But there are clear similarities between the two, as DevOps is integral to CloudOps, and both seek consistent business innovation, seamless operations, and improvement. Together, they allow businesses to ensure services are readily available regardless of the platform used for access, optimize performance and maintain standards, put a disaster recovery plan in place, meet the service-level agreements (SLAs), secure cloud services, encourage ownership and teamwork, and more.
The Link Between CloudOps and DevOps
Before cloud computing existed, companies invested in servers. During that time, DevOps was primarily about operations and developing applications. However, as the cloud emerged, the role of DevOps shifted to automation, monitoring, and application management. Therefore, organizations had to think of linking both operations to make the most of their capabilities.
As it stands, both CloudOps and DevOps support each other to realize agile processes and attain accuracy, efficiency, and speed. Their combination successfully delivers a reliable, secure, scalable, rapid, and robust system.
Key Differences Between CloudOps and DevOps
CloudOps and DevOps also largely differ with regard to their functions and operations. While CloudOps leverages the powerful tools for cloud computing like Azure, GCP, and AWS, DevOps emphasizes automation. The latter expedites repeatable and agile processes to get the product up and running.
|ScalabilityAccessibilityAutomationBackup ManagementShared ResourcesAllocated CostsContinuous OperationDisaster Recovery
|AgilitySecurity AutomationChange ManagementRedundancy ExecutionContinuous ImprovementMachine LimitRisk ManagementNetwork Infrastructure Mapping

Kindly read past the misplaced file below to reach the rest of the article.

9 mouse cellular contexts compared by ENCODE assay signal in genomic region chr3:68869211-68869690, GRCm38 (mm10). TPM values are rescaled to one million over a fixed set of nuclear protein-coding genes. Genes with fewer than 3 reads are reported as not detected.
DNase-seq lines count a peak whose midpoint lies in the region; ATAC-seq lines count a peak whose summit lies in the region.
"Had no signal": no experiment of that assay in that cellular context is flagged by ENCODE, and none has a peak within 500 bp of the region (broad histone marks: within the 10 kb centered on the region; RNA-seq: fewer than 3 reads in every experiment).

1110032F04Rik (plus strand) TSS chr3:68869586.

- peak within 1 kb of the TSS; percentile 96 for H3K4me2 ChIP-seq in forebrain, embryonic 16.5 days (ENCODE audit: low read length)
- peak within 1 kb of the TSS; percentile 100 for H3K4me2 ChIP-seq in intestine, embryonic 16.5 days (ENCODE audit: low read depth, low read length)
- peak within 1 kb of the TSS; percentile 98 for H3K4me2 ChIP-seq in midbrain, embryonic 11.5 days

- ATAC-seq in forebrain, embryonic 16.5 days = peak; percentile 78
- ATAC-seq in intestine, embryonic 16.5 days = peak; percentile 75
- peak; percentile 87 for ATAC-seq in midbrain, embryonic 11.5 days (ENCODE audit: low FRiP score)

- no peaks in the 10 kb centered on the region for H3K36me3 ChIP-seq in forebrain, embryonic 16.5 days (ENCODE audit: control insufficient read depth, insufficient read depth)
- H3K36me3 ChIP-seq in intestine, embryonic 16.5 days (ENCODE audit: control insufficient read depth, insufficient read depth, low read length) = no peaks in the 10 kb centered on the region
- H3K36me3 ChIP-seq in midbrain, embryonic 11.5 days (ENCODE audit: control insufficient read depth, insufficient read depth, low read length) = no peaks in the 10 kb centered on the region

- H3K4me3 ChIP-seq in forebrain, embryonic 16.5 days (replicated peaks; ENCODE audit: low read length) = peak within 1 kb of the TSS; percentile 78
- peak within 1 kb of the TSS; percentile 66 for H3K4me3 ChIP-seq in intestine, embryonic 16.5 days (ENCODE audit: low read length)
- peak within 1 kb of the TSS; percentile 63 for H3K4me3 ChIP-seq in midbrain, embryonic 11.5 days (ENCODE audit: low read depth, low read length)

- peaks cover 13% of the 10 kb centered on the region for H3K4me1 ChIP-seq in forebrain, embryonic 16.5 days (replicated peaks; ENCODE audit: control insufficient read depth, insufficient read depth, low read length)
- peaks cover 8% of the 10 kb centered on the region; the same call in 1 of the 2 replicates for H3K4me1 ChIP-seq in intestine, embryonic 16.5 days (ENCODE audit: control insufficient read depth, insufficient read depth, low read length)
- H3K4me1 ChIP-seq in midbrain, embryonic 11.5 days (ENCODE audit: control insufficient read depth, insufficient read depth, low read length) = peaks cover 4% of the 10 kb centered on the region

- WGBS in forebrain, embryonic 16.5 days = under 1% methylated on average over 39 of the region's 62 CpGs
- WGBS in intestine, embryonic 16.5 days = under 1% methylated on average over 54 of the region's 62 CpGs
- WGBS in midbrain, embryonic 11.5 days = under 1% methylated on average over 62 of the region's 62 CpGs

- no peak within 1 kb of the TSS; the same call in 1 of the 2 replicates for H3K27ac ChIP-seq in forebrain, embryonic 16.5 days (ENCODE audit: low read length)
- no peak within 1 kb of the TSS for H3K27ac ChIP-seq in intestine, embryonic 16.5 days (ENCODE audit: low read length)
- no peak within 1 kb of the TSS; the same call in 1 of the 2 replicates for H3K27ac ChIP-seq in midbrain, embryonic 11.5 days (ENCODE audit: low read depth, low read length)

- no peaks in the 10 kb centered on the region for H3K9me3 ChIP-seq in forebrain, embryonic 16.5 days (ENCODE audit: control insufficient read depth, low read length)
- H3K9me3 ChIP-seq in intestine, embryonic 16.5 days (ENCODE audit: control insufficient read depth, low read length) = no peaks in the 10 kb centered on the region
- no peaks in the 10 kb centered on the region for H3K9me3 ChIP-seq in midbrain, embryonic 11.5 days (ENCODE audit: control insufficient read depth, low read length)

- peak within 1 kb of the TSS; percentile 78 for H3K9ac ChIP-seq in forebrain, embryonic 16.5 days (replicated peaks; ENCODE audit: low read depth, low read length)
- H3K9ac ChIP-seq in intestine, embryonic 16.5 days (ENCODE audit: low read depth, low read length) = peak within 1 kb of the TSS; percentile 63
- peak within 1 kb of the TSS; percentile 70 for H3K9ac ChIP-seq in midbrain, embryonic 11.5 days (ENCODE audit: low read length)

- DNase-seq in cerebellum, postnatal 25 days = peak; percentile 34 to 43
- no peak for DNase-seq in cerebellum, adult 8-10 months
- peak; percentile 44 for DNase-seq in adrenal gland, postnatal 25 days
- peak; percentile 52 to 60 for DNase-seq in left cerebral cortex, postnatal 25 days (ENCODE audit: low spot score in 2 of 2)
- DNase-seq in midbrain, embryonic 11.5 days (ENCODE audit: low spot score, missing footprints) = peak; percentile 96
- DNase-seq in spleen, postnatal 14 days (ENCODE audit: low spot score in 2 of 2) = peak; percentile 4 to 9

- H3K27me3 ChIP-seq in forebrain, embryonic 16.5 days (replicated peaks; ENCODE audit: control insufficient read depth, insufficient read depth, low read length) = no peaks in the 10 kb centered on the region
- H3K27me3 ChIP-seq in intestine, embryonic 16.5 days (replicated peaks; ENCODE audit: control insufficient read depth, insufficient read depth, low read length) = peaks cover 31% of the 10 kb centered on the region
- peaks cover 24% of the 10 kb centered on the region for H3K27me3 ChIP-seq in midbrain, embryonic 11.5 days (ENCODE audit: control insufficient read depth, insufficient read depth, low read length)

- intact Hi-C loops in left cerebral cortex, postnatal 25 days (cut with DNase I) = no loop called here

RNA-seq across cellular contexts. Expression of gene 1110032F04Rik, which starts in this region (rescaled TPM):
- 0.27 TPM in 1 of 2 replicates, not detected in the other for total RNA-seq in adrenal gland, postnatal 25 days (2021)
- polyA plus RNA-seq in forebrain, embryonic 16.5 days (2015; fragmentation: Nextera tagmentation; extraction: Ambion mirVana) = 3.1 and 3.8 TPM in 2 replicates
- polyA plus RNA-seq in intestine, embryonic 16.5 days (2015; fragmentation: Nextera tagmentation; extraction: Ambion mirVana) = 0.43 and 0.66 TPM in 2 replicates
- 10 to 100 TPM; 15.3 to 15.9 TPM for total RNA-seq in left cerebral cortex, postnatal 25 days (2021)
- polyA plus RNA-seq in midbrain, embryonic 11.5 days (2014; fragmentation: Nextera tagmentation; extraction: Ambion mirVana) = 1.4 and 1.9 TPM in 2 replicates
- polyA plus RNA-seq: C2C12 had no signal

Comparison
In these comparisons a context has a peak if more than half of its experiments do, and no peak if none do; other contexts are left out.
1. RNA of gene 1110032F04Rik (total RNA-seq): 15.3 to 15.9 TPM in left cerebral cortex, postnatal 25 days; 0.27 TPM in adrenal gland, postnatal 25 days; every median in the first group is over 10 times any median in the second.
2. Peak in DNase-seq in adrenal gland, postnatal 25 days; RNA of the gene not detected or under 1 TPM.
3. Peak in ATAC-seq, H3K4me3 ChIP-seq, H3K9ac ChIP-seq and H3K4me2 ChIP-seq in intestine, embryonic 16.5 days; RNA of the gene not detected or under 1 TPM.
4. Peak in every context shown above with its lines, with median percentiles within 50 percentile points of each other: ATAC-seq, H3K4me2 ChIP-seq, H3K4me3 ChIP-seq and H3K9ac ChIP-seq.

|MonitoringContinuous DeliveryCommunication & AssociationIntegration
|Budget OverrunsGovernanceSecurity Risks
|Change ResistantTool IntegrationAdopting New ToolsTransitioning to Microservices
How Do CloudOps & DevOps Help Businesses?
DevOps has traditionally focused on application development and management, affecting onsite physical servers. This has had serious scalability issues, is expensive as the business grows, and requires more systems to meet the business needs.
On the other hand, cloud computing is scalable and more cost-effective because the operations and development teams have a free hand with no concerns about physical asset management. CloudOps is just an addition to IT and DevOps.
The teams now highlight attaining speed and agility by creating the best procedures and practices to automate software delivery, provisioning, and application management and making things available directly on the cloud. And they can accomplish this easily without compromising security and quality.
This helps businesses big time, for it encourages leadership and teamwork, aligns operations with the business goals, refines processes, increases productivity, and prepares cloud operations to assist business needs and meet end-user requirements.
Altogether, both DevOps and CloudOps improve applications, processes, and infrastructure and support people to maintain services. Their combined efforts enable businesses to overcome security and availability issues, minimize the cost of infrastructure, get more efficient processes in place, and achieve better results.